3 -  Electric currents

Electric current and current density. Charge conservation and continuity equation. Stationary currents. Electric conductivity and Ohm law. Resistivity. Resistance and resistors.   Drude model of conductivity.  Collision cross section for rigid spheres. Drift velocity. Conductivity.  conductors, semiconductors, insulators. Energy dissipation of electric currents. Joule effect. Electromotive force and photovoltaic cells. Circuits and circuit elements. Voltage generators. Kirchhoff's laws. Current sources. Ideal voltage and current generators. Real current and voltage generators. Internal resistance. Slowly variable currents over time. Charge and discharge of  capacitors. Outline of electrical conduction phenomena in gases.

4 - Magnetostatics

Magnetic forces. Oersted's experiment. The Lorentz force. Magnetic field. Properties of magnetic forces. The Biot-Savart law. The magnetic field of a stationary current. The divergence of B. Non-existence of magnetic monopoles. Curl of B. Sources of the magnetic field. Ampère's law. Applications of Ampère's law. Volumic and surface current density. Magnetic field of a circular current loop. Magnetic scalar potential. Vector potential. Helmoltz's theorem. Examples of vector potential calculation. Vector potential of a  circular loop at large distance. Magnetic dipole. Magnetic field of a dipole. Forces and moments of forces on magnetic dipoles.

5 - Electric and magnetic fields varying over time

Induced electromotive force. Electromagnetic induction. Faraday's law. Applications of Faraday's law. Motion induced electromotive force. Lenz's law. The induced electric field. Faraday's law and Maxwell's equations. Mutual inductance and self-inductance. Inductors.

Circuits with inductors. LR circuit. Magnetic energy. LC oscillator. Electrodynamics: displacement current and Maxwell's equations in vacuum. Low frequency electrical oscillations. Alternating currents.

6 - Magnetism in matter

Response of different types of substances to the magnetic field. Diamagnetic, paramagnetic, ferromagnetic materials. Atomic magnetic dipoles. Intrinsic angular momentum of the electron (spin) and magnetic moments. Magnetization and magnetic susceptibility. Microscopic theory of diamagnetism and paramagnetism. The magnetic field of a magnetized body. Volume and surface magnetization current density. Magnetic intensity H. Ampère's law in magnetized materials. Maxwell's equations in matter. Boundary conditions. Qualitative theory of ferromagnetism. Magnets. Linear and non-linear materials. Solving magnetostatic problems with magnetized materials.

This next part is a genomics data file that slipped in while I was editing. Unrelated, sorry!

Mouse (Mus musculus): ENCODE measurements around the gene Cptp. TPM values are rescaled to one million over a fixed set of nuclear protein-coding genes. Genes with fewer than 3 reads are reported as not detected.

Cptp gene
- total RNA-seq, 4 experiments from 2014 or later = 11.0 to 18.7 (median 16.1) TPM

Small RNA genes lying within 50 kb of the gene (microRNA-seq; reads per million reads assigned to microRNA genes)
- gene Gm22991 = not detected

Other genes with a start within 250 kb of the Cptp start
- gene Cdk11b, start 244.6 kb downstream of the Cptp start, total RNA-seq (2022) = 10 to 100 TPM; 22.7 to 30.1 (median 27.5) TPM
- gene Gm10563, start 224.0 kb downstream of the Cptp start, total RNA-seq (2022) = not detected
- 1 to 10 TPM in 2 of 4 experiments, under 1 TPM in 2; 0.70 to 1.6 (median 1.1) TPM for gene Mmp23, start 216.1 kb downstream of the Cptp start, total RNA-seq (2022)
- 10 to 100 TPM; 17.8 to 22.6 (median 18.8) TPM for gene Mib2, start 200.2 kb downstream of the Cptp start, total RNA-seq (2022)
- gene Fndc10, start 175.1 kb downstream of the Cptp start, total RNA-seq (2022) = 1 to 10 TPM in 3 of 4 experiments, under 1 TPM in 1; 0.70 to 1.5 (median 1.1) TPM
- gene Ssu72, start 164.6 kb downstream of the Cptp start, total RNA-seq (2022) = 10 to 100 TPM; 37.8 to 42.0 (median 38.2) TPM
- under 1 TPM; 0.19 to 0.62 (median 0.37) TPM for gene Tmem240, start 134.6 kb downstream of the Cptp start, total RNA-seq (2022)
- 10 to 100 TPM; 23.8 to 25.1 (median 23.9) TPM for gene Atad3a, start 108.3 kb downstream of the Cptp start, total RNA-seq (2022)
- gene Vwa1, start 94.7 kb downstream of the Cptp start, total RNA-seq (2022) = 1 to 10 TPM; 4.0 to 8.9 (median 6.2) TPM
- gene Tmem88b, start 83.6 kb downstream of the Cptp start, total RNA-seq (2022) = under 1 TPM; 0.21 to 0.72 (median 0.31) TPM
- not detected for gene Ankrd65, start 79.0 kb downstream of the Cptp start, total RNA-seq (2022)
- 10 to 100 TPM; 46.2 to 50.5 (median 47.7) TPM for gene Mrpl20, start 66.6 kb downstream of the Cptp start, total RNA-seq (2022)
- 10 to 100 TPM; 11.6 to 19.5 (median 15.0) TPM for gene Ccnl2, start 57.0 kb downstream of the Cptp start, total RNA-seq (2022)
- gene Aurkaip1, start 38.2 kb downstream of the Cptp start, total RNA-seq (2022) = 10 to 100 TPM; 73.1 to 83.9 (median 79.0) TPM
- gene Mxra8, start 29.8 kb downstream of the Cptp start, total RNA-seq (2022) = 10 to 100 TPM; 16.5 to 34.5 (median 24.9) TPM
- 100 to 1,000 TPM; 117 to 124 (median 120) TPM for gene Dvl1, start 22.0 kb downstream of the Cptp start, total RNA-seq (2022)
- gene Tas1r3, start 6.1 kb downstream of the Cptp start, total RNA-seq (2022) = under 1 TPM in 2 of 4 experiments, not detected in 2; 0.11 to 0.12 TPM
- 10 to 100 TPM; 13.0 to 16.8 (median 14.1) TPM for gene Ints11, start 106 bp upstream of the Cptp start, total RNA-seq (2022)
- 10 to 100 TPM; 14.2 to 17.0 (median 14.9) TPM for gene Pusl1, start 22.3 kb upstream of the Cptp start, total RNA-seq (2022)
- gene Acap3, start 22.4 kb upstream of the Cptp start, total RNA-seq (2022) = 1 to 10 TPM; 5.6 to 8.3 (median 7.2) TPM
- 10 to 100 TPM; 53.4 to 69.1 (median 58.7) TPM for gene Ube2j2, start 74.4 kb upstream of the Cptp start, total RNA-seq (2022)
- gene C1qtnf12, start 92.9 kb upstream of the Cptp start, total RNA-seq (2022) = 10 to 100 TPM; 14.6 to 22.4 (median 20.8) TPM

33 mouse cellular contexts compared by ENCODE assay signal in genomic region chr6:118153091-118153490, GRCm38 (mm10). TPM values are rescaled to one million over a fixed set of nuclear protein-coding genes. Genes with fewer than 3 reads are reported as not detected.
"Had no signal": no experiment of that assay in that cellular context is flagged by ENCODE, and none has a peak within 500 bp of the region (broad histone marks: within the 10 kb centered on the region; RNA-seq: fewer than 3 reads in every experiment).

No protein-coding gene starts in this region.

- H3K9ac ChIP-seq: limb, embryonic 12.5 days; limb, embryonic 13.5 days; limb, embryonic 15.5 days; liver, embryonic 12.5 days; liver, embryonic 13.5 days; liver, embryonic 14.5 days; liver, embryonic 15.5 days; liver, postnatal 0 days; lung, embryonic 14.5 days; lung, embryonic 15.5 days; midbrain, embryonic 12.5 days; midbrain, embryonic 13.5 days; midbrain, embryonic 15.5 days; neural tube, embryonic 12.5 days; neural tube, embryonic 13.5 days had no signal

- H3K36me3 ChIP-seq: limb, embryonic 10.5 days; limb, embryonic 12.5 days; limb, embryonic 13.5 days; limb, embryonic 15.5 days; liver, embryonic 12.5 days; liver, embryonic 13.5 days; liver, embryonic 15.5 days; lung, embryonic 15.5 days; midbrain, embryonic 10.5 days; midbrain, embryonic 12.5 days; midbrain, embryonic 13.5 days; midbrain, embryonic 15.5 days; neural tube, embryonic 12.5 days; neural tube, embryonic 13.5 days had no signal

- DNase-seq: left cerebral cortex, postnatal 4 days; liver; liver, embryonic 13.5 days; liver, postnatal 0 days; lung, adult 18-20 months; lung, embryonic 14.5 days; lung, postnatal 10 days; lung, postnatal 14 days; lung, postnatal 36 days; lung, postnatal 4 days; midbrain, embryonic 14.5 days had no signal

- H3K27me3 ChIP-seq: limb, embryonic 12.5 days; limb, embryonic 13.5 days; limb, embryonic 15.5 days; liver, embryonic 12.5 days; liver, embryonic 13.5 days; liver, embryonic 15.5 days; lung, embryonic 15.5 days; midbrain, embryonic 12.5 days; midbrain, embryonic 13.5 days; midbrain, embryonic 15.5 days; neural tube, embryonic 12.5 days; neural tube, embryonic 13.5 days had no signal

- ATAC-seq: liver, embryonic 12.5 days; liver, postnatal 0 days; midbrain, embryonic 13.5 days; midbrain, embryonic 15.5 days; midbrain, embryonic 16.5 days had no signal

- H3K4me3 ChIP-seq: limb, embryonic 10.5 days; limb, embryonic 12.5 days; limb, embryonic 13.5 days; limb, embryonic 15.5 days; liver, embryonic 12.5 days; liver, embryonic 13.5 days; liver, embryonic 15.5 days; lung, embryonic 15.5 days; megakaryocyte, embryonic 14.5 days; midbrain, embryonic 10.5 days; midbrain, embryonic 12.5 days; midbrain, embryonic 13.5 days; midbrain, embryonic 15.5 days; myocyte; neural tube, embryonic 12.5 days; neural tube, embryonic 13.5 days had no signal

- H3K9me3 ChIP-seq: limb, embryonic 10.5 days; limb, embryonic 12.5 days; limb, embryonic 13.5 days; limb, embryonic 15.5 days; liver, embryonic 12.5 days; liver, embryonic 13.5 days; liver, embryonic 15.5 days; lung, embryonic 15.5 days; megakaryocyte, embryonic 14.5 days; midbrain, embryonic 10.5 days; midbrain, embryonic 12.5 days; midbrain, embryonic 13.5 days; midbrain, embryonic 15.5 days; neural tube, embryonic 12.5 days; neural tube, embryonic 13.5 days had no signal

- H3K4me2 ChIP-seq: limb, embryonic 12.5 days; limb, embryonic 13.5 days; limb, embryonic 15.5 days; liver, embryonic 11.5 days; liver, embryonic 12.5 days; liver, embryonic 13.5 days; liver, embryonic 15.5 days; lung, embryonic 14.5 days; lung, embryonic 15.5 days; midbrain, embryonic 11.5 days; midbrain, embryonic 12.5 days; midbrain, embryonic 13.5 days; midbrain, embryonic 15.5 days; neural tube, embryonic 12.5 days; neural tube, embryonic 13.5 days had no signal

7 - Electrodynamics and electromagnetic waves

Electromagnetic waves. Wave equation for the electric field and the magnetic field. Solutions of the wave equation. Monochromatic flat waves. Polarization. Energy and momentum of the electromagnetic field. Poynting's theorem. Momentum of the electromagnetic field. Maxwell stress tensor. Energy and momentum of the electromagnetic wave. Radiation pressure. Propagation of electromagnetic waves in linear media. Reflection and transmission in cases of normal and oblique incidence. Fundamental laws of geometric optics. Formulation of electrodynamics through potentials. Gauge transformations and gauge invariance. Delayed potentials. Quasi-static approximation. Point charges in motion: Lienard-Wiechert potentials. Radiation. Radiation of the electric dipole at  great distance. Point charge radiation.

8 - Optics

Nature of light. Laws of geometric optics.  Fermat's principle.  Construction of images. Mirrors.  Diopters.  Thin lenses. Light dispersion: prisms - interference of light  - phasor method - Fraunhofer diffraction - Fresnel diffraction - polarization of light

9 - Electromagnetism and special theory of relativity

Postulates of the special theory of relativity. Relativity of simultaneity. Lorentz contraction of lengths and  dilation of time. Lorentz transformations. Four-vectors. Lorentz transformations in four-dimensional notation. Four-vector energy - momentum. Relativistic invariance of the electric charge. Electric field in different inertial reference systems. Electric field of a point charge in motion with constant speed. Electric field of a point charge that stops or starts. Relativistic interpretation of the magnetic force. Magnetic field measured in inertial reference systems